Drooling: Excessive Saliva Flow In Babies, Toddlers And Adults

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Drooling (salivation, driveling, dribbling, slobbering, or sialorrhea) is the flow of saliva, usually uncontrollable, outside of the mouth. It can be caused due to several reasons: excessive production of saliva, inability to retain it in the mouth, or problems with swallowing. Usually, drooling is harmless but with some people it may cause a risk of breathing saliva or food into the lungs which is dangerous.

Drooling in babies

Drooling in babies begins at the age of about 3 months and in most cases it is a normal part of natural physical development. This is a result of maturing of the parotid glands (large salivary glands, which are activated by eating). At this time, babies also learn how to chew, but they haven’t learned how to swallow their saliva yet. Drooling is important for babies – once your child starts to eat solid food saliva washes away the bacteria from the mouth, plays important role in digestion and helps neutralize stomach acid. Excessive salivation starts when teeth start to grow and in this case saliva relieves teeth pain. Drooling can also be a sign of developmental delays and be a result of impaired chewing muscles. In the course of normal physical development, it can cause some minor troubles – such as irritate skin on the chin and creating a red rash. In this case you should try to keep your baby’s skin dry and use lanolin ointment to ease skin irritation.

drooling in babies

Drooling in toddlers

Sometimes toddlers have underdeveloped swallowing mechanism – ability to swallow properly and at a right time. The ability to swallow may be delayed because of premature birth; in other cases, it must be normal accordingly to the child’s age. In the case of drooling after the age of 3, you should address your doctor, especially if the child shows other signs of neurological damage or delays in language or gross motor skills. There are some cases of excessive salivation when the child’s nervous system might be impaired and in this case, it interferes with muscle control in the mouth and face.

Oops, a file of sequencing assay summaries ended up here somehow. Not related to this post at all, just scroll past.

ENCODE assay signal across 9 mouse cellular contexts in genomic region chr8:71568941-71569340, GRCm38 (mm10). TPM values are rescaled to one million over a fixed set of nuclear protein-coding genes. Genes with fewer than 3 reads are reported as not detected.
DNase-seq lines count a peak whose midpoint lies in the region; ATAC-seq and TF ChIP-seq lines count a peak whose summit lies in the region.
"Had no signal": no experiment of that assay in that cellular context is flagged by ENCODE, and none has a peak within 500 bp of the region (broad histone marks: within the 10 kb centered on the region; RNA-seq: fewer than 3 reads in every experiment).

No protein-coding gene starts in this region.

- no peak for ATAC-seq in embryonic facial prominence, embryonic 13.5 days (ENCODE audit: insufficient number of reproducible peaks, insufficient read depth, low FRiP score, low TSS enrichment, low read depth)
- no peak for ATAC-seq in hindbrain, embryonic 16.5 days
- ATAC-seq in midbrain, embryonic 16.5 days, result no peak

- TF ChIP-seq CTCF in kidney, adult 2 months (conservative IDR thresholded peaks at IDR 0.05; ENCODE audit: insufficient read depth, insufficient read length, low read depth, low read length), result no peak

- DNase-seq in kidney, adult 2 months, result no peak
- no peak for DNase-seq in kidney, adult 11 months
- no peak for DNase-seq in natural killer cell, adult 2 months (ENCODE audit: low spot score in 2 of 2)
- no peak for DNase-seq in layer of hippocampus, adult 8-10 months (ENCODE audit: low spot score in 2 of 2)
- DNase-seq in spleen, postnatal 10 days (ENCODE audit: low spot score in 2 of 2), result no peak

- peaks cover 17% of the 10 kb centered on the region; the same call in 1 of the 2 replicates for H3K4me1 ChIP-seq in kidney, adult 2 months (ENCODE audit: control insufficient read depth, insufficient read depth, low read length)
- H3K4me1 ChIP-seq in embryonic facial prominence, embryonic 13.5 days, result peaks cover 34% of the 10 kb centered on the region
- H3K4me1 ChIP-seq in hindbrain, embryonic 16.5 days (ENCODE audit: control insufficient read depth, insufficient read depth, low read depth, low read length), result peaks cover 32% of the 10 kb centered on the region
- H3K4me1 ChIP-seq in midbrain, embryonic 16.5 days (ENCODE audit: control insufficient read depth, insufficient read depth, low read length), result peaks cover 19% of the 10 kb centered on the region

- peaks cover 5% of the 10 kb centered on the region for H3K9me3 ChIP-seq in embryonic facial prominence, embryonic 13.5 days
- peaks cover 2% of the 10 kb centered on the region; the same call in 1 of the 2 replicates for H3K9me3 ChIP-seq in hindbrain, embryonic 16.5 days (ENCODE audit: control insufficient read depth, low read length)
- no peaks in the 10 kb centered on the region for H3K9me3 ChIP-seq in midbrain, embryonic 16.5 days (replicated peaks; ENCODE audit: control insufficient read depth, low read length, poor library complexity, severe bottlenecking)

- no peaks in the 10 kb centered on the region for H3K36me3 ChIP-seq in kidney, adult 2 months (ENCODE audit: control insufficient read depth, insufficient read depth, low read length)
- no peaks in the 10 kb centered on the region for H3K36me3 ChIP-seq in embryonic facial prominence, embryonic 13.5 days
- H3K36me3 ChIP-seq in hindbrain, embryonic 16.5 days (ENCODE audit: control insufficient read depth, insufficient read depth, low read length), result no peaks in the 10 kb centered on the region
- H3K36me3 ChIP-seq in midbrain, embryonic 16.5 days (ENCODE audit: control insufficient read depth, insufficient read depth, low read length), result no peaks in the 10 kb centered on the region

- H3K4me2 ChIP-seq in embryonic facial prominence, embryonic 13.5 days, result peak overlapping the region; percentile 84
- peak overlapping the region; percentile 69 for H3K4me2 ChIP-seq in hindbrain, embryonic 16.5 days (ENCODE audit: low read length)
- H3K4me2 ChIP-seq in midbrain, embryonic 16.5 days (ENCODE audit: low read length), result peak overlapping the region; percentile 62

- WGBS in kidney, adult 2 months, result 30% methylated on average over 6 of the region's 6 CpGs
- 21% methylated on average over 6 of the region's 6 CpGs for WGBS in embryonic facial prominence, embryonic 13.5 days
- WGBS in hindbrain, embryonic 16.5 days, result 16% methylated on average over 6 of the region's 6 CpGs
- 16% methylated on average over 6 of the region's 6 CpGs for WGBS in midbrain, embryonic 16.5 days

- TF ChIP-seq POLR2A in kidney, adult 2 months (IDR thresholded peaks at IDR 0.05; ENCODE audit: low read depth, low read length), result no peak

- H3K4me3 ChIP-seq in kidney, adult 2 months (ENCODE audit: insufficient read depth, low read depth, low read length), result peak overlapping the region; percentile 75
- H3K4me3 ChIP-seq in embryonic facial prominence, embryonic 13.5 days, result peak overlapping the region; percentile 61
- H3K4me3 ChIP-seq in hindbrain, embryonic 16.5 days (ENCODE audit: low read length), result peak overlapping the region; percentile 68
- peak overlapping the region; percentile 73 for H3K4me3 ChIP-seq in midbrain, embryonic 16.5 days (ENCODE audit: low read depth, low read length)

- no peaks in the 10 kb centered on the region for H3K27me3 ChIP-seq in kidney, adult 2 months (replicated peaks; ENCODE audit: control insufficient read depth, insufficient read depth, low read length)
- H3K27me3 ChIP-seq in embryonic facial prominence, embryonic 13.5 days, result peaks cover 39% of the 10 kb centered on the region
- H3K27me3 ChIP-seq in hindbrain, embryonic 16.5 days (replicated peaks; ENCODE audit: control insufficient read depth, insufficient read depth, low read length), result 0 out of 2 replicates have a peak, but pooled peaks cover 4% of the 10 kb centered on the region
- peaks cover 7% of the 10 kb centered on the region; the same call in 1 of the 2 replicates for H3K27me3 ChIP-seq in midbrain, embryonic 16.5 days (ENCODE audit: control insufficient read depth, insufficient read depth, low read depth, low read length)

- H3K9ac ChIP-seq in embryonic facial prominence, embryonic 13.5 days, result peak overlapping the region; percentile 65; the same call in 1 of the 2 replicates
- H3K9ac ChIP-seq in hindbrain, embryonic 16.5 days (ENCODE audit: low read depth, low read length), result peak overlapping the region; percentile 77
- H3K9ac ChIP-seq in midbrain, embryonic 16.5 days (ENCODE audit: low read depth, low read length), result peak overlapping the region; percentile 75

Drooling in adults

Drooling can also occur in adults. There is a list of different medical conditions that can lead to excessive salivation: cerebrovascular stroke, cerebral palsy, Bell’s palsy, allergy and common cold or respiratory infections, drug side effects (Pilocarpine, Compazine, Thiothixene and Dantrium), gastroesophageal reflux or any infection of the mouth (for example, salivary gland infection). Some complications because of excessive drooling may appear with the patients with cerebral palsy and cause problems to them and their caretakers. These include perioral skin infections, dehydration, problems in interaction with the others (because the communicative device is wet and damaged), frequent changing of clothes etc.

This problem is frequent in pregnant women because their salivary glands are more lubricated due to nausea and morning sickness. Drooling becomes very problematic in the case of uncontrolled vomiting also known as Hyperemesis Gravidarum.

It is also common for elderly people with Alzheimer's or Parkinson's disease. Sometimes drooling can be caused by serious diseases like esophageal and laryngeal cancers.

Drooling while sleeping: causes and treatment

Saliva flow is also very typical while sleeping and in most cases it’s absolutely natural thing. It happens for a number of reasons. First of all, when sleeping you cannot swallow the amount of saliva you produce like you do when you’re awake, what makes excessive saliva drool out of the mouth. This happens mostly with people who like side sleep posture. Medical reasons that cause drooling in the sleep include sinus infection, acidity or GERD, allergies, tonsillitis, dental problems, taking certain medicines, neurological disorders or specific anatomy of your mouth.

drooling while sleeping

If drooling causes inconveniences or even troubles and you want to get rid of it, you should first identify the reason. If it happens because of the sleeping posture, try to sleep on your back to help saliva flow to the back of your throat. In this case, it’s also good to prop your head up what will help keep your mouth shut and try to breathe through your nose, because mouth breathing is also one of the major causes for drooling at sleep. In the case of any health issues or side effects of medications it is better to consult a doctor to find a solution for the problem.


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